Juliette Binoche hasn’t allowed herself to look this vulnerable and foolish onscreen in years, and if there’s any justice couples will flock to Let the Sunshine In and argue afterward about the decisions her Isabelle makes about the men she dates. If these theatergoers are Claire Denis fans, they can also debate the departure that Let the Sunshine In represents. Whichever they choose, Let the Sunshine In deserves pondering. It’s a movie I can imagine any audience except mine pressing against themselves (mine, I should point out, was characterized by impatient clucks followed by several walkouts).
A director who in Beau Travail, White Material and 35 Shots of Rum has proven the keenest observer of the influence of land over character, Denis abjures her characteristic austerity for bold declarative strokes. Allowing Isabelle to share excerpts of interior monologues with the audience like, “Is this my life? Why couldn’t it be different for once” creates a delicious tension: recoiling and embracing her are the same thing. Bolder and more declarative even than opening the film with an overhead shot of Isabelle being made love to. The man doing the loving — or, rather, the sexing — is Vincent (Xavier Beauvois, director of the superb 2011 Of Gods and Men), one of the many lovers who passes through Isabelle’s life. A bearded, comfortably obese burgher sort accustomed to having his whims indulged, Vincent meets Isabelle for a drink later, precipitating one of the more hapless bar scenes in modern film: the bartender must leave the bottle of scotch on the counter, bring hot water (without lemon), find gluten-free olives (there ain’t any), take back the bottle of scotch, while Isabelle observes with mounting disgust.
The precision in this scene is Ozu-esque in its distillation of essentials, and Denis’ subtle pans are alert to the gradations of Isabelle’s moods. A scene earlier in the picture in Vincent’s modern apartment where she can’t find a comfortable place to sit works similar small miracles. Even more exquisite is the excruciating mating dance between Isasbelle and an unnamed stage actor played by Denis veteran Nicolas Duvauchelle. Married, with a fondness for beer, the actor can’t stop blathering about “the grind” while Isabelle regards him with a mix of impatience and a can-we-fuck-anyway ardor. They do, and he backs away, only to return for more, and he backs away again; he fetishizes hesitation like others do feet. I mentioned Ozu earlier; Denis also demonstrates a gift for imbuing objects with animistic intensity reminiscent of Max Ophuls. While Isabelle sits in Duvauchelle’s car during a fraught moment, Denis cuts twice between Binoche and a close-up of her hand on the door handle — should she stay or should she go? It’s one of the few such cuts, a gram of black comedy.
A film lovingly devoted to the sexual travails of a middle-aged woman is so rare that when it’s as sharp as Let the Sunshine In it’s like a glass of white wine after a tedious ceremony. Whether its winnowed structure works I’m still thinking about. Denis spends less time with Isabelle’s successive lovers, one a fellow artist named Sylvain (Paul Blain) barely registers except when he looks crushed by Isabelle’s unkind words, the other her ex-husband François (Laurent Grévill) with whom she enjoys a practiced bedroom intimacy but years of baggage. An argument about returning his house keys triggers a string of accumulated resentments; we learn that their ten-year-old daughter has seen Isabelle cry herself to sleep every night. A director as punctilious as Denis might have intended to emphasize the increasingly fruitless nature of Isabelle’s sorties; as veterans of the dating app wars know, revising your script for every hookup feels like Long Day’s Journey Into Night‘s James Tyrone playing the Count of Monte Cristo a thousand times for twenty years.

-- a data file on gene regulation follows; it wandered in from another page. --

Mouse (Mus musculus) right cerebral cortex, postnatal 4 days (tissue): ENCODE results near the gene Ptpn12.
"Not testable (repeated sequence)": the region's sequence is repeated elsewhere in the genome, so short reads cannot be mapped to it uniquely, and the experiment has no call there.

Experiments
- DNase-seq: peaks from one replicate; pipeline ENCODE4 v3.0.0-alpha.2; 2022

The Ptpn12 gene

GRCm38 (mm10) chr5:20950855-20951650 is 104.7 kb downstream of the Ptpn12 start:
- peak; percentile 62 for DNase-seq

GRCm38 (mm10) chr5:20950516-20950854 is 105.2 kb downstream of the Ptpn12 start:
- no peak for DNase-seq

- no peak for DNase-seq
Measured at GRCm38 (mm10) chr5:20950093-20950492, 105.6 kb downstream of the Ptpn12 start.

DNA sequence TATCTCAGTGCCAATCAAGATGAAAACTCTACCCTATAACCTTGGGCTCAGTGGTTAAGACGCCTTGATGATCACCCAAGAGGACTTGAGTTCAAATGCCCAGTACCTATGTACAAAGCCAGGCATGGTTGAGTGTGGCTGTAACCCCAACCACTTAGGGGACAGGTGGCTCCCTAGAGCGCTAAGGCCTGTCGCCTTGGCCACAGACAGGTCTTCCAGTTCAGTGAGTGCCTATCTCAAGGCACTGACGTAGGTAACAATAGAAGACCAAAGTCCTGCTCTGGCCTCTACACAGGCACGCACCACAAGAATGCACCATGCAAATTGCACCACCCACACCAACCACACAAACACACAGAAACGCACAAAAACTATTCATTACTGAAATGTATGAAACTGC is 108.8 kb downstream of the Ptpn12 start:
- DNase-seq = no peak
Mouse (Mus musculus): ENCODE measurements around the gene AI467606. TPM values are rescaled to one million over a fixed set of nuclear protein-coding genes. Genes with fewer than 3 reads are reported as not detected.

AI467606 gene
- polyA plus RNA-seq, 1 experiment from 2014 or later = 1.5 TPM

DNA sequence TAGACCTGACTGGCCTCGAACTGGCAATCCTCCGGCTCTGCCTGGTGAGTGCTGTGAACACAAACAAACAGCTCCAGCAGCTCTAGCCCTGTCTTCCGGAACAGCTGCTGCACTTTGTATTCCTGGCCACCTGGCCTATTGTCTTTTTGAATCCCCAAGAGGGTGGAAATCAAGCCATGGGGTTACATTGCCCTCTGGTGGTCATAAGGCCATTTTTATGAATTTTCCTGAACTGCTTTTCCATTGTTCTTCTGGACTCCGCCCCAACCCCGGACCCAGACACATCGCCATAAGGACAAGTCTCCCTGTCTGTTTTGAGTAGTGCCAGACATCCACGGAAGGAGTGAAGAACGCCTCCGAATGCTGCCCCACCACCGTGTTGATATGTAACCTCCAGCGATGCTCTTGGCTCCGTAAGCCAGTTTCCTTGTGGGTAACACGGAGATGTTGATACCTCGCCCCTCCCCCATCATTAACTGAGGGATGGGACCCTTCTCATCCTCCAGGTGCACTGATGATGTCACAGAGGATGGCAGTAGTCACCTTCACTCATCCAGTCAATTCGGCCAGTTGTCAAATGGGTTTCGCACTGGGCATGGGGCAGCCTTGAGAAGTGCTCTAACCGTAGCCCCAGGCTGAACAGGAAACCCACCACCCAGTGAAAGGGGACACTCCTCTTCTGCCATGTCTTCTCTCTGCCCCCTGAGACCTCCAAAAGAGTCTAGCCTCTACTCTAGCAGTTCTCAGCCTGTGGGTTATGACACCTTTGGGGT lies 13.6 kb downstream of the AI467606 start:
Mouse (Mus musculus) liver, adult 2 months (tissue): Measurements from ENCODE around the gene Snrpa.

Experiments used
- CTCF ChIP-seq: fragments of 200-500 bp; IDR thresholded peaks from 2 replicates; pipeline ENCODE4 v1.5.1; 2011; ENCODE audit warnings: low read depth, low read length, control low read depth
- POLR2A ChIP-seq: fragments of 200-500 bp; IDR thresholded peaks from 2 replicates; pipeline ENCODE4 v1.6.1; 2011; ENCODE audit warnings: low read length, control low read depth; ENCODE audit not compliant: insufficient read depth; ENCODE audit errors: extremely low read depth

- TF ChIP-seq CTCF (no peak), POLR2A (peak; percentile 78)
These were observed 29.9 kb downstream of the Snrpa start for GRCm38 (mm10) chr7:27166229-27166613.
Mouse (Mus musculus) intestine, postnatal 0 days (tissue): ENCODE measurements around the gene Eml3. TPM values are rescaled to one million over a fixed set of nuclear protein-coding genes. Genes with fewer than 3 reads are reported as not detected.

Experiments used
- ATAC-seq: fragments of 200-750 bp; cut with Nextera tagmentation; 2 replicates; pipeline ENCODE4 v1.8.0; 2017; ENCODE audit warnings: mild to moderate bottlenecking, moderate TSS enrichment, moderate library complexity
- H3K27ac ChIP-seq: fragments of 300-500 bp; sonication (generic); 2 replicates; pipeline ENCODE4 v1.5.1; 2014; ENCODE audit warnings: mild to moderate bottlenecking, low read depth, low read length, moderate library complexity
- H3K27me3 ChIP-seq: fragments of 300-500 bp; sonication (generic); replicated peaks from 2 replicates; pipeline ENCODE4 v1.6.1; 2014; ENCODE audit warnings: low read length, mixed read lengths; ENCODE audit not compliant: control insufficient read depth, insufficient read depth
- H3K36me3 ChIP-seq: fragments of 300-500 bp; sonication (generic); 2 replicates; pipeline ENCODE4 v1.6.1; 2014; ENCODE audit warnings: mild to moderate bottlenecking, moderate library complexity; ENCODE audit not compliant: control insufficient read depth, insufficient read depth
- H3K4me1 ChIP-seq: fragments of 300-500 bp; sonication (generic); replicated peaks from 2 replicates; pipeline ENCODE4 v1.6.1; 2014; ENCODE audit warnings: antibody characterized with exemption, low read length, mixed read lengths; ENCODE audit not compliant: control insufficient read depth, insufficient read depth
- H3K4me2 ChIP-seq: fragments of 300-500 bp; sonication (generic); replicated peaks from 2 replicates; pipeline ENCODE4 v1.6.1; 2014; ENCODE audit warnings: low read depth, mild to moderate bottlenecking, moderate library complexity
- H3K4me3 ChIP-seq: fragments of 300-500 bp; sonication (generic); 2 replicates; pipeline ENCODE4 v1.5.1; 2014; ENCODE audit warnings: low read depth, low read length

The sorties may be hopeless, but Isabelle remains hopeful. Let the Sunshine In is a film about the interstice of hopelessness and hope. Let me close with two scenes unexpected in Denis’ work. In the first, Isabelle sways, enraptured, to Etta James’ “At Last” at a party. Where Denis has specialized in what I called in my review of Bastards a cinema of ruthless elision, she lets the scene play — and play; it’s as if the openness of Isabelle and the generosity of Binoche’s performance switched Denis temporarily from artist to spectator (a dance sequence in 50 Shots of Rum has an entirely different pitch and emphasis). For the closing credit sequence Denis films a ten-minute exchange between Isabelle and a certain titan of French cinema, playing a kind of New Age love guru. He means every word, and Denis takes him as seriously as he wants to be. Pay attention to your “interior sun,” he urges her. His advice isn’t selfless: he signals that he’d love to help her see that sun (the speed with which Binoche calculates the implications of those signals is one of many small triumphs for the actress).
In a way the advice is unnecessary — hasn’t Isabelle been walking by the light of her own sun for the length of the picture? Allowing herself to look ragged and red-eyed, Binoche turns Isabelle’s melancholy into a kind of resolve (“Crying is for maids and monkeys,” Vincent scoffs at one point, wrong again). I’ve never connected with Beau Travail despite several attempts yet watching Chocolat, I Can’t Sleep, Trouble No More, and White Material again in recent years convinced me she’s one of the two or three greatest directors working. Although not in the first tier of Denis’ work, Let the Sunshine In represents an uneven but fascinating re-calibration for the director. Writing and filming the travails of the older dating set risks foolishness, producing a mirror effect — no wonder my audience, comprised of couples and loners, rejected it.
Let the Sunshine In is playing at Coral Gables Art Cinema.